N Korea missile reaches new heights, threat to Japan intensifies
Second of two intermediate missiles flies 400 km; Japan says launches cannot be tolerated
By Ju-min Park
SEOUL, June 22 (Reuters) – North Korea launched what appeared to be a second intermediate-range Musudan missile on Wednesday that flew about 400 km (250 miles), in what appeared to be its most effective test yet, hours after another launch failed, South Korea’s military said.
It was not immediately clear if the second Musudan launch, about two hours after the first, was considered a success or failure, or how the flight ended. However, the distance it covered was theoretically more than halfway toward the southwest coast of Japan’s main Honshu island.
The missile reached an altitude of 1,000 km (620 miles), indicating North Korea had made progress in its missile programs, Japan’s Minister of Defense Gen Nakatani said.
“The threat to Japan is intensifying,” Nakatani told reporters in Tokyo.
The first missile was launched from the east coast city of Wonsan, a South Korean official said, the same area where previous tests of intermediate-range missiles were conducted, possibly using mobile launchers.
South Korea’s Yonhap news agency, quoting a government official, said it disintegrated mid-air after a flight of about 150 km (95 miles).
The launches were in continued defiance of international warnings and a series of U.N. Security Council resolutions that ban the North from using ballistic missile technology, which Pyongyang rejects as an infringement of its sovereignty.
Wednesday’s first launch would have been the fifth straight unsuccessful attempt in the past two months to launch a missile that is designed to fly more than 3,000 km (1,800 miles) and could theoretically reach any part of Japan and the U.S. territory of Guam.
Jeffrey Lewis of the California-based Middlebury Institute of International Studies said missiles are usually fired at a certain angle to maximize range, so the high altitude of the second launch may have been chosen deliberately to avoid Japanese airspace.
“That suggests the missile worked perfectly,” Lewis said. “Had it been fired at its normal angle, it would have flown to its full range.”
Lewis said failures were a normal part of testing and that North Korea would fix problems with the Musudan sooner or later.
“If North Korea continues testing, eventually its missileers will use the same technology in a missile that can threaten the United States,” Lewis told Reuters.
Nakatani said North Korea’s repeated missile launches were a “serious provocation” and could not be tolerated.
Japan indicated after the first launch that it would protest strongly because it violated a United Nations resolution, even though the launches posed no immediate threat to Japanese security.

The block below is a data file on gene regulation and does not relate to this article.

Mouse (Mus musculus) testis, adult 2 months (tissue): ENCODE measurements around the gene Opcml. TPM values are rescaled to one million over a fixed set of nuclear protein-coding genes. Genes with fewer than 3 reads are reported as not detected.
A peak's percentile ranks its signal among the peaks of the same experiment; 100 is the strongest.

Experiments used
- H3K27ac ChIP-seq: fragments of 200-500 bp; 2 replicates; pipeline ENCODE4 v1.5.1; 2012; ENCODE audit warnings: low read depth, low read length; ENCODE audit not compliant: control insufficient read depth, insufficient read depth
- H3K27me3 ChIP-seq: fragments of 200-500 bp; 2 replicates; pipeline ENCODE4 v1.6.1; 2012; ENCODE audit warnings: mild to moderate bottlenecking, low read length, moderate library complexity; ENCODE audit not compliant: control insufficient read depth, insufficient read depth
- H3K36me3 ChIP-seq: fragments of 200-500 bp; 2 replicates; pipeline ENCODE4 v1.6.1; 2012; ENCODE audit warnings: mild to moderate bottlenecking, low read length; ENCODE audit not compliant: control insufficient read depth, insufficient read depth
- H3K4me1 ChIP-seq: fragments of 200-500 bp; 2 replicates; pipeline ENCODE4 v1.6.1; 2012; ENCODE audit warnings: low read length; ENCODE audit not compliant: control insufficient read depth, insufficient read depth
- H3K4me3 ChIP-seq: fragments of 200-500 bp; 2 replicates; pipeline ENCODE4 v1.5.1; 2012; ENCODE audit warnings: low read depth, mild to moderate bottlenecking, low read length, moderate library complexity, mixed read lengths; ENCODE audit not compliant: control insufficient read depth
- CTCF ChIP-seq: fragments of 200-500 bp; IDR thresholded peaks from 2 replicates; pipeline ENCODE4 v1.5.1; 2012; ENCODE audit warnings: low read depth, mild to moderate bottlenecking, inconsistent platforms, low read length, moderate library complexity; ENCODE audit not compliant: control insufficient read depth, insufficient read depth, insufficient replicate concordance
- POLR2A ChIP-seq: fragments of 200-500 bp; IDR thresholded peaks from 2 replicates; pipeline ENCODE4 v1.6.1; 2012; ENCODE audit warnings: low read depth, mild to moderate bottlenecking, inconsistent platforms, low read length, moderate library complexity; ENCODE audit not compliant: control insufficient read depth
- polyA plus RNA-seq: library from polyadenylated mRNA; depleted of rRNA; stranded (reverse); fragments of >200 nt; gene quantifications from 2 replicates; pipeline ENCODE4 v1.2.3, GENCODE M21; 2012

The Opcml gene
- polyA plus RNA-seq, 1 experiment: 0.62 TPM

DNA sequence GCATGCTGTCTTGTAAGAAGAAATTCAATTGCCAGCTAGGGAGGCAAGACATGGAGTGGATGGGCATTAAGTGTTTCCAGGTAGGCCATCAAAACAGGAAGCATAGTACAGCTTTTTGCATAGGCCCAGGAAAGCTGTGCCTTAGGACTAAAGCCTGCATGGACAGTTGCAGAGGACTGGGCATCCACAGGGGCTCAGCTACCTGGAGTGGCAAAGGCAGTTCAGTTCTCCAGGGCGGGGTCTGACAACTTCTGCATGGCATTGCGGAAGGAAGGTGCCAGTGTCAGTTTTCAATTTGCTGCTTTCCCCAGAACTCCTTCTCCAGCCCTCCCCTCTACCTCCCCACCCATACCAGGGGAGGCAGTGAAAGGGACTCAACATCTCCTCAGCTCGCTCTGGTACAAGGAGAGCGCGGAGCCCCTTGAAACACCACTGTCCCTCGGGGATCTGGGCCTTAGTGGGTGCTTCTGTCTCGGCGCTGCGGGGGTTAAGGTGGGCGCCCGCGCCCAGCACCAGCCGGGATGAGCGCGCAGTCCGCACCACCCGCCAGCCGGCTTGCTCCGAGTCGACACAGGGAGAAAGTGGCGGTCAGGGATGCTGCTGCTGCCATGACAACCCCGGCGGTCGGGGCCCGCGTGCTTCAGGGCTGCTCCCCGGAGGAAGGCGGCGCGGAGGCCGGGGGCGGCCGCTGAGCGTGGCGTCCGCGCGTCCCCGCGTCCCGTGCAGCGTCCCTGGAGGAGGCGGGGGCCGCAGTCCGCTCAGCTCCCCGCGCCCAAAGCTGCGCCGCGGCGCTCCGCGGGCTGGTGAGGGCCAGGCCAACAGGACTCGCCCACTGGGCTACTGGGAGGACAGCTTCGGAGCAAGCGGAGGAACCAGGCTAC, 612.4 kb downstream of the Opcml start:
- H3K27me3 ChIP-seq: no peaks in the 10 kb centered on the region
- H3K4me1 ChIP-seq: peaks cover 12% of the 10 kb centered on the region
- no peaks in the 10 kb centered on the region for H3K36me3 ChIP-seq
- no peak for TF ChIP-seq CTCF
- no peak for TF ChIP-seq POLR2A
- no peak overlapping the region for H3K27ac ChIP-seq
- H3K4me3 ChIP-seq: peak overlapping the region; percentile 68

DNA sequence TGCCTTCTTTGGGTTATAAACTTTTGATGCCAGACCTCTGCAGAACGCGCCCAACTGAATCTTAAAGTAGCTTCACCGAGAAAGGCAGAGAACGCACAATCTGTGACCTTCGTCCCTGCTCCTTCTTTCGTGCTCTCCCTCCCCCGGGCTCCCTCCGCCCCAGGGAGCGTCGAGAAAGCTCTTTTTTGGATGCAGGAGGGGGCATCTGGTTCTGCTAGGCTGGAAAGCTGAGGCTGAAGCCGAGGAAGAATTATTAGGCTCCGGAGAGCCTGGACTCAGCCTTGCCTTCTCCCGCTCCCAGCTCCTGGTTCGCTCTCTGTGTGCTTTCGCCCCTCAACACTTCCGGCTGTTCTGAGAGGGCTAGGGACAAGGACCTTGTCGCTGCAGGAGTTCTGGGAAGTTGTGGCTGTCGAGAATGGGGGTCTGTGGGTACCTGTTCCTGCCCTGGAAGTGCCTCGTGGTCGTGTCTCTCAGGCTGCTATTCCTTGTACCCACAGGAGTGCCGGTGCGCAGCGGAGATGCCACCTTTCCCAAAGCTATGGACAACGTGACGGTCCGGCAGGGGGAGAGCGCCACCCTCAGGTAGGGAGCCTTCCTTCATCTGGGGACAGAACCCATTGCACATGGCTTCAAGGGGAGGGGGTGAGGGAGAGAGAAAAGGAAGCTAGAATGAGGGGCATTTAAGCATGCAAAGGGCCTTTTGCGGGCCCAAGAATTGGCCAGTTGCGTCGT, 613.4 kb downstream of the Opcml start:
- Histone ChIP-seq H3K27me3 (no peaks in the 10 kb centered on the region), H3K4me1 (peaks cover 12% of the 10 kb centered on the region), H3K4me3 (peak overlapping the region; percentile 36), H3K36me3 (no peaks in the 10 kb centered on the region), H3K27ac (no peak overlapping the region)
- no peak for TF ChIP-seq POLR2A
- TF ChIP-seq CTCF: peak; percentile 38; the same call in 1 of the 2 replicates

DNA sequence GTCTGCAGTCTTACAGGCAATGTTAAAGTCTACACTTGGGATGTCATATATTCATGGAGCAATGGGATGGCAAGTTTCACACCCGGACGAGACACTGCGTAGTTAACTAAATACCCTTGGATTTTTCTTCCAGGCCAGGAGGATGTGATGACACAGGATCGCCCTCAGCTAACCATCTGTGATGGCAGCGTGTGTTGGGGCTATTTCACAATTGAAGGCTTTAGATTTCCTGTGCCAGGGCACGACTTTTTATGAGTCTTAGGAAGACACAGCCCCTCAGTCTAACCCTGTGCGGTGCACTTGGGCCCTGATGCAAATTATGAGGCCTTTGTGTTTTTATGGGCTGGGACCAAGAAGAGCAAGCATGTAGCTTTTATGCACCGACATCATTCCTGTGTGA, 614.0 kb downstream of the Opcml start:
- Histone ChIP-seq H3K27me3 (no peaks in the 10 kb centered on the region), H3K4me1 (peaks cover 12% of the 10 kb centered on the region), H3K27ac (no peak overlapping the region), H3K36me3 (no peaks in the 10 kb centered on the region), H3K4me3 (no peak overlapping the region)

In Seoul, South Korea’s presidential office said a national security meeting would be convened to discuss the latest missile launches.
The U.S. military detected the two missiles, most likely Musudan, from North Korea, the U.S. military’s Pacific Command said. A Pentagon spokesman said both missiles fell into the Sea of Japan.
Yonhap, citing an unidentified government source, said on Tuesday the North had been seen moving an intermediate-range missile to its east coast. Japan put its military on alert in response.
North Korea is believed to have up to 30 Musudan missiles, according to South Korean media, which officials said were first deployed around 2007, although the North had never attempted to test-fire them until April.
The U.N. Security Council, backed by the North’s main diplomatic ally, China, imposed tough new sanctions in March after North Korea conducted its fourth nuclear test in January and launched a long-range rocket that put an object into space orbit.
North Korea has conducted a series of tests since then that it claimed showed progress in nuclear weapons and long-range ballistic missile capabilities, including new rocket engines and simulated atmospheric re-entry.
The two Koreas technically remain in a state of war after the 1950-53 Korean War ended in an armistice, not a peace treaty.
A spokesman for South Korea’s Unification Ministry said North Korea should channel its efforts into the welfare of its people and peace on the Korean peninsula rather than developing its missile technology.
(Additional reporting by James Pearson, Phil Stewart and Idrees Ali in WASHINGTON and Tim Kelly, Nobuhiro Kubo and Linda Sieg in TOKYO; Writing by Jack Kim; Editing by Paul Tait)